Research company IDC released rosy figures for overall worldwide PC sales on Thursday, even though the industry is beset with warnings from vendors that sales are way below expectations.
IDC said it stands firm against its upbeat forecast, but is careful to point out that not all geographical markets are behaving the same way.
It divides the PC business into two markets - consumer and commercial - and while one sector is suffering in a particular region, IDC claims that growth in the other is making up for the shortfall.
In western Europe, for instance, the company said that consumer sales appear to be healthy, while a slowdown in the commercial sector was to blame for recent lowered estimates by vendors.
IDC suggests that commercial PC sales in Germany and France had not recovered from the year 2000 malaise as quickly as had been anticipated, and consequently cut its overall fourth-quarter growth estimate for worldwide shipments from 19 per cent to 15.1 per cent.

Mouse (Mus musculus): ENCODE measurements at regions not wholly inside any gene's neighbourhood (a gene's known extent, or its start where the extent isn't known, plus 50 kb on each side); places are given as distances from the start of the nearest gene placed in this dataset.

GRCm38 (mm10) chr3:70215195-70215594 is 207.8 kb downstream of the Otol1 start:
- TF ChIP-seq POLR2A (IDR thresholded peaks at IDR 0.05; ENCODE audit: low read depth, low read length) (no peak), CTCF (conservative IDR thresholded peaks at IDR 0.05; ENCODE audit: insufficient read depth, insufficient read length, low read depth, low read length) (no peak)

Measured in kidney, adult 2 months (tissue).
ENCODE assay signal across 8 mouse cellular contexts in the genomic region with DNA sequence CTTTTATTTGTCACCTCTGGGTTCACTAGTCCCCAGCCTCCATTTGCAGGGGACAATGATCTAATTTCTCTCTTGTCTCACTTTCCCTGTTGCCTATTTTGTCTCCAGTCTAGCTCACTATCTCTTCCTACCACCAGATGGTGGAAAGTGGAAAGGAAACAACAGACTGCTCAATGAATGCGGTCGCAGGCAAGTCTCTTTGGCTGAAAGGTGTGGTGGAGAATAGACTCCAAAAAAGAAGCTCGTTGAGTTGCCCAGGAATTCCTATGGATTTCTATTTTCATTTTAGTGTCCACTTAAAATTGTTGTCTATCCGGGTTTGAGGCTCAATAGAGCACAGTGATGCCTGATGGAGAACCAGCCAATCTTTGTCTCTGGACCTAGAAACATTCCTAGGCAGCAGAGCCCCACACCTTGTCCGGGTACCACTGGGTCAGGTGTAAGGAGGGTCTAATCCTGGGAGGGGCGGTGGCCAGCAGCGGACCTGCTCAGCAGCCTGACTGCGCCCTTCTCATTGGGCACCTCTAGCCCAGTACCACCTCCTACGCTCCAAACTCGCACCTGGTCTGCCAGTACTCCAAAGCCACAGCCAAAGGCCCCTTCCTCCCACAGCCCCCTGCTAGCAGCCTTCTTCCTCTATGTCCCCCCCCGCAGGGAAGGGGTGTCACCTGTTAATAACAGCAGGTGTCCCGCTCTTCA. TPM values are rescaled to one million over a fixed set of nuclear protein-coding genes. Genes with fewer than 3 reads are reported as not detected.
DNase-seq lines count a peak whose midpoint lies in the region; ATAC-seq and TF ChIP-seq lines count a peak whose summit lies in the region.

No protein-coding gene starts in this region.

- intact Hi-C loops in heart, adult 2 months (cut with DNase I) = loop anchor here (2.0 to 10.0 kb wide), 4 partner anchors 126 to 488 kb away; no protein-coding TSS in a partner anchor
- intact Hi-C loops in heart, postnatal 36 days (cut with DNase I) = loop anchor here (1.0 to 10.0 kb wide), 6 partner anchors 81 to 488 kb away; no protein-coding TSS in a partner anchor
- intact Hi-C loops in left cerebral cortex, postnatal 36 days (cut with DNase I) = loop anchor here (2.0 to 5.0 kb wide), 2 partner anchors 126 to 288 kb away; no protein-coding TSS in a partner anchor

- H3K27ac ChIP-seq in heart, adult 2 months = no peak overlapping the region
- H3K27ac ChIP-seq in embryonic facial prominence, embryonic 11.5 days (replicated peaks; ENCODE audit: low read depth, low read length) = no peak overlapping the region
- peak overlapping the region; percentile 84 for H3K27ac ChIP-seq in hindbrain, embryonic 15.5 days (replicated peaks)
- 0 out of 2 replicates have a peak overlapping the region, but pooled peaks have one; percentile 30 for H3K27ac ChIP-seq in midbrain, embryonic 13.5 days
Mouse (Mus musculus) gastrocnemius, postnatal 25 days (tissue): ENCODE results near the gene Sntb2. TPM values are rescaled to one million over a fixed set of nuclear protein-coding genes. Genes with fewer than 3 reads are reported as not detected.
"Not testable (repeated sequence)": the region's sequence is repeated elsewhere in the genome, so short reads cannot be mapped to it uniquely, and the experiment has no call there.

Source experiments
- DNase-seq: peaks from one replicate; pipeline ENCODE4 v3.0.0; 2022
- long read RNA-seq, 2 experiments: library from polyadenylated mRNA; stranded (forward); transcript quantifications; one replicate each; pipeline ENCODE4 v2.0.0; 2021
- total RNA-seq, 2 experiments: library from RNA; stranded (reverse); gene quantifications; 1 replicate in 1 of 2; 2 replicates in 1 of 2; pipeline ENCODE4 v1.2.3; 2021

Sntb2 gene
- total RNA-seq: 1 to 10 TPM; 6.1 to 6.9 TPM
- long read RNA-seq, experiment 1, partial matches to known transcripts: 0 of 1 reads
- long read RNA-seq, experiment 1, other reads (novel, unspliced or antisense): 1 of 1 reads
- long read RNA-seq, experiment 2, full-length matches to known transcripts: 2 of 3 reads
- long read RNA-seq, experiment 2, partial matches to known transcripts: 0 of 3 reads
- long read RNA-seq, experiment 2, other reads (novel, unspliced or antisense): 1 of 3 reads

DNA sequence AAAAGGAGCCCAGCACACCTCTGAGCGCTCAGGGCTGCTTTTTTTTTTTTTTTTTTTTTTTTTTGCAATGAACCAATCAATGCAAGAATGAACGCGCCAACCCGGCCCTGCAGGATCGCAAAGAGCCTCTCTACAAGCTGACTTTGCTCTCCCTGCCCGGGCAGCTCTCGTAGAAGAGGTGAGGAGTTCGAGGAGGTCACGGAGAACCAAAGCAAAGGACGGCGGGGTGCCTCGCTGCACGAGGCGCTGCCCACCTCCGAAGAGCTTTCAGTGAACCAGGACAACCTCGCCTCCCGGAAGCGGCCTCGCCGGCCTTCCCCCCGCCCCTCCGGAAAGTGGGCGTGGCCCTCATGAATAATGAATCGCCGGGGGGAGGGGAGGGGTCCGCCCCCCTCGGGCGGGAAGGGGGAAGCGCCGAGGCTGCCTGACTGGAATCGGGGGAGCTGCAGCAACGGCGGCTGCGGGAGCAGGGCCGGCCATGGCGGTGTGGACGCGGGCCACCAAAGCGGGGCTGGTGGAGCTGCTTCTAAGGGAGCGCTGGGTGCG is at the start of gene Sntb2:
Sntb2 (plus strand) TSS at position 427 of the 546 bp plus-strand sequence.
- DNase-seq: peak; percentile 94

The researcher paints a mirror image in the US market where it says the consumer market has slowed down but the business market is warming up. Although this week's profit warnings by consumer vendors Gateway and Apple reflect that prognosis, yesterday's downgraded estimates announcement by Intel demonstrates that business PC sales are also down.
However, IDC calculates that total US fourth-quarter sales will rise only 10.2 per cent over last year, down from the 21.2 per cent increase predicted three months ago.
Roger Kay, IDC's manager of desktop PC hardware, said: "This up-tick is primarily due to two factors: the Windows 2000 upgrade cycle is finally beginning to kick in; and PCs bought early [1997 and 1998] for millennium compliance are reaching the end of their life cycle."
On a worldwide basis, IDC's new prediction is that shipments for the fourth quarter of this year will total 40.15 million units, up 19.6 per cent from the same period last year. This is only a slight revision from September when it predicted 40.4 million shipments, a 20.3 per cent increase over last year.
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